7. Attend all scheduled meetings if possible. You’re responsible to shareholders, who expect you to be present and active at meetings. Many institutions will withhold your voting privileges if you don’t sit in on at least 75% of scheduled meetings.
  8. Come prepared to ask questions and engage in discussion. Read any materials — such as documents and reports — distributed before the meeting. Be up to speed on financial statements and the background detail on issues that will come up on the agenda. Let the CEO and chairperson know if you’re getting too much or too little detail in the documentation you’re sent to prepare for meetings.
  9. When you disagree, argue. But when the meeting is over, publicly support all board decisions. Insider solidarity begets public confidence.
  10. Take your performance seriously. You’ll be evaluated on participation, attendance, leadership, and teamwork. (Learn when and how and by whom.) While there’s no way you can understand complex new plans as well as the CEO and managers who devote all their time to it, don’t passively rubberstamp the CEO’s decisions because you don’t understand them completely. Always ask why, why, why, and what options were considered, and why they were rejected. If the answers are not clear, charge the CEO with making them clear before voting.
  11. Get feedback on decisions. When decisions are made, press to establish quantitative measures of success or failure, and schedule their report and discussion at future board meetings.
  12. Be aware of your exit options. If you’re on the board of a private company, the CEO can call a meeting and change the board on the spot. And, of course, you can leave when you want. But in a public company, where you’re elected by the shareholders, the CEO can’t fire you. And even if you want out — perhaps the company’s involved in something illegal and you don’t want to be part of it — you are obligated to serve out your term. Once your term ends, though, you can choose not to stand for reelection.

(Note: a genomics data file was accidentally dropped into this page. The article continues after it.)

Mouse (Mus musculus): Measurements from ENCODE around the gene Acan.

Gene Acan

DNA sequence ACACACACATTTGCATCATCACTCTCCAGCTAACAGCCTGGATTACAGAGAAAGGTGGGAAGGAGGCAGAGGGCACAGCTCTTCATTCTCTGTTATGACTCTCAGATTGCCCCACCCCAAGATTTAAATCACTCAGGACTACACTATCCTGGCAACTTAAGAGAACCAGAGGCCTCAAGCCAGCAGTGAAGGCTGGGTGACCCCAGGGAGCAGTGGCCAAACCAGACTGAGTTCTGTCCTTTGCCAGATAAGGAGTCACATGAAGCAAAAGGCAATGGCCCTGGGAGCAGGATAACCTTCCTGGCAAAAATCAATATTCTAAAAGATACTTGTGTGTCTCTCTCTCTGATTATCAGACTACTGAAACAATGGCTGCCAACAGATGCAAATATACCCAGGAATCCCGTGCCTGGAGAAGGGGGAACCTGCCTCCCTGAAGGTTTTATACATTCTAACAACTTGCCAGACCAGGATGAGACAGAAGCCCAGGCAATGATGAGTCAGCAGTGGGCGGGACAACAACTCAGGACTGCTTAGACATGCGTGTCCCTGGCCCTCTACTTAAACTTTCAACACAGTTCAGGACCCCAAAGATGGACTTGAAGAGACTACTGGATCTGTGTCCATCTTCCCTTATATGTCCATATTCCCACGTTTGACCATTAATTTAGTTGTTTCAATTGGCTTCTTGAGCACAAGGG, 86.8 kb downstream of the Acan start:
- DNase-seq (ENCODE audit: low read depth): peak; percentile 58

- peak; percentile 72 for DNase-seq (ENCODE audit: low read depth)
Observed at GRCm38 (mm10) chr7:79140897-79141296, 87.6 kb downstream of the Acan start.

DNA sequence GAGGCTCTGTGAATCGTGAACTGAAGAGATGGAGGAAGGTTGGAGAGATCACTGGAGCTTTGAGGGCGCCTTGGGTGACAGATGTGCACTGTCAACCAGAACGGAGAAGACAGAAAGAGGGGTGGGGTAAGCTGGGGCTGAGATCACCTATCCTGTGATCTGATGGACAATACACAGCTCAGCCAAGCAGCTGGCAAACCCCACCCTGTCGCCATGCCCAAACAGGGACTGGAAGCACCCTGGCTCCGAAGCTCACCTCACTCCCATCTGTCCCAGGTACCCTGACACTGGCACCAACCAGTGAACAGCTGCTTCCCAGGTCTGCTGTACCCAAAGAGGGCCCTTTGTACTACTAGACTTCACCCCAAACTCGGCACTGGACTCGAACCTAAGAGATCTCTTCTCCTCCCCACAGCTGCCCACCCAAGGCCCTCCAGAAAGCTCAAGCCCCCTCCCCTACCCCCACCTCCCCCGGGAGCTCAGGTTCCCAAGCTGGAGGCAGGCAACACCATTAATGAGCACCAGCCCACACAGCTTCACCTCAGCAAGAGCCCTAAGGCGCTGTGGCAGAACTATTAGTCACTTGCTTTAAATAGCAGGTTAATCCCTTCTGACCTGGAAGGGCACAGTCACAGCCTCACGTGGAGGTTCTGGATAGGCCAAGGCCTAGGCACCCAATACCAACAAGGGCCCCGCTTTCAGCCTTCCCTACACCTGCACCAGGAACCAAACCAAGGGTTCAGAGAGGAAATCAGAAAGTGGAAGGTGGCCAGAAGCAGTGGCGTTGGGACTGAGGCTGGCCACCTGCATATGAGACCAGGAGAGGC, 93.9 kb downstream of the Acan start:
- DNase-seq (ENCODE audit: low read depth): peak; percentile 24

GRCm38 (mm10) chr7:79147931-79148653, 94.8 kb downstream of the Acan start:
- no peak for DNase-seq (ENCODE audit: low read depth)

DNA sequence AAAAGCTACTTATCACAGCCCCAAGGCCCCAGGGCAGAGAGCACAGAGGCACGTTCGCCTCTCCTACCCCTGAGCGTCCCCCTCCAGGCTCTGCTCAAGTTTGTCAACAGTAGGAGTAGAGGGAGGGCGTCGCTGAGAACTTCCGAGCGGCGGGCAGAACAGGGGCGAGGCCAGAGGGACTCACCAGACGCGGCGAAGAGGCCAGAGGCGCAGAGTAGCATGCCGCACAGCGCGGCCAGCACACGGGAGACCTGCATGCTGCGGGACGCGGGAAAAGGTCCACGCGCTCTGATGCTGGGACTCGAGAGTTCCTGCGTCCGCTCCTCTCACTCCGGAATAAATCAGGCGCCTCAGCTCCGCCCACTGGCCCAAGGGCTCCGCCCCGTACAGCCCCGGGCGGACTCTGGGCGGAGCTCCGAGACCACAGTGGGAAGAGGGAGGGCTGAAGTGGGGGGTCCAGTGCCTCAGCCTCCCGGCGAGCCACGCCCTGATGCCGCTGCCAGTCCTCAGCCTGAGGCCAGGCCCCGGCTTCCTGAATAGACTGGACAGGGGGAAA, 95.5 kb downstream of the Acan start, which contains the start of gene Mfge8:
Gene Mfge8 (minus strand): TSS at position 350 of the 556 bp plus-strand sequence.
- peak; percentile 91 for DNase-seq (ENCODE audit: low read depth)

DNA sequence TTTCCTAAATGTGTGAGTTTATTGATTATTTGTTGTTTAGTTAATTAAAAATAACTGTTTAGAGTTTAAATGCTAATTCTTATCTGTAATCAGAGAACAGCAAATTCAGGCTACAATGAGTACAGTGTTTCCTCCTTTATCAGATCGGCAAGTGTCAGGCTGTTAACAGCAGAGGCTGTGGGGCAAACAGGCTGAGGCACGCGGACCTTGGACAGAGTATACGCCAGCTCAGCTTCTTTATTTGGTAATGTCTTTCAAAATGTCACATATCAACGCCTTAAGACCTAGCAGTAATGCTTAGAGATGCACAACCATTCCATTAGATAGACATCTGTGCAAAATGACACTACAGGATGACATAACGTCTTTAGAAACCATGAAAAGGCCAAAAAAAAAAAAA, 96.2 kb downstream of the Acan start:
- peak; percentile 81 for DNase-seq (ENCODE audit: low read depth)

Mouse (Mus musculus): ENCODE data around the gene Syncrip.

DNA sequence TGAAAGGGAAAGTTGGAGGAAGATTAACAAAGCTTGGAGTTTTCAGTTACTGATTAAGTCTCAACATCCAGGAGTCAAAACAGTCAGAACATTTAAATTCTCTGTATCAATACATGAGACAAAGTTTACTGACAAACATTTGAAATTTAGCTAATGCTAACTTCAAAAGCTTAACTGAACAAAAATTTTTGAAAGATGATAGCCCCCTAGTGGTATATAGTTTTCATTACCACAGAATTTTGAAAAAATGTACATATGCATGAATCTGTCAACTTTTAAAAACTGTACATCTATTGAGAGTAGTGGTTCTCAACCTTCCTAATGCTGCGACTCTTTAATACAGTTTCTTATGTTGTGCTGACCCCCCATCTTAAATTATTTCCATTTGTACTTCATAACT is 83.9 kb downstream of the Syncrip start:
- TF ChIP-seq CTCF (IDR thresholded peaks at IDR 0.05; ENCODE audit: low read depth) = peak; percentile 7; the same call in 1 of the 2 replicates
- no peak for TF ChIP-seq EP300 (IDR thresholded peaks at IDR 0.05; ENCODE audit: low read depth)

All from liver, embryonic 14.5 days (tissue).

13. Seek continuing education. Colleges and large universities offer learning opportunities for board directors. You can benefit from learning more about the role of the board, strategy, the CEO/board relationship, and audit committee rules. It’s especially important to understand accounting practices well enough to analyze financial statements and reports.
  14. Don’t over-extend yourself. If you are CEO of your company, sit on no more than two other boards besides your own. Avoid agreeing to serve on a board if you don’t actually have time for it. Remember that you’re obligated to be there when the company needs you for their board business. As a director, you want to meet your commitments to shareholders.



The Board Book: Making Your Corporate Board a Strategic Force in Your Company’s Success, by Susan F. Shultz (AMACOM, 2001). What boards should do for companies. Chapter 10, "The Role of the Director — Value Added," is especially pertinent for individual members.

Improving Corporate Boards: The Boardroom Insider Guidebook, by Ralph D. Ward. (Wiley, 2000). Lots of checklists for keeping a board focused.

Internet Sites

Web articles

Corporate Board Member: The Magazine Written and Edited for Directors of Public Companies

The Best Practices for Board Operation, from Private Company Board: Benefits and Best Practices, by Grant Thornton, LLP. (2000).

Article Contributors

Writer: Kathleen Conroy

Peter Gleason, vice president, Research & Development, National Association of Corporate Directors; 202-775-0509.

Jack Pycick, business consultant and professional board member, South Bend, Ind.; 219-282-3980.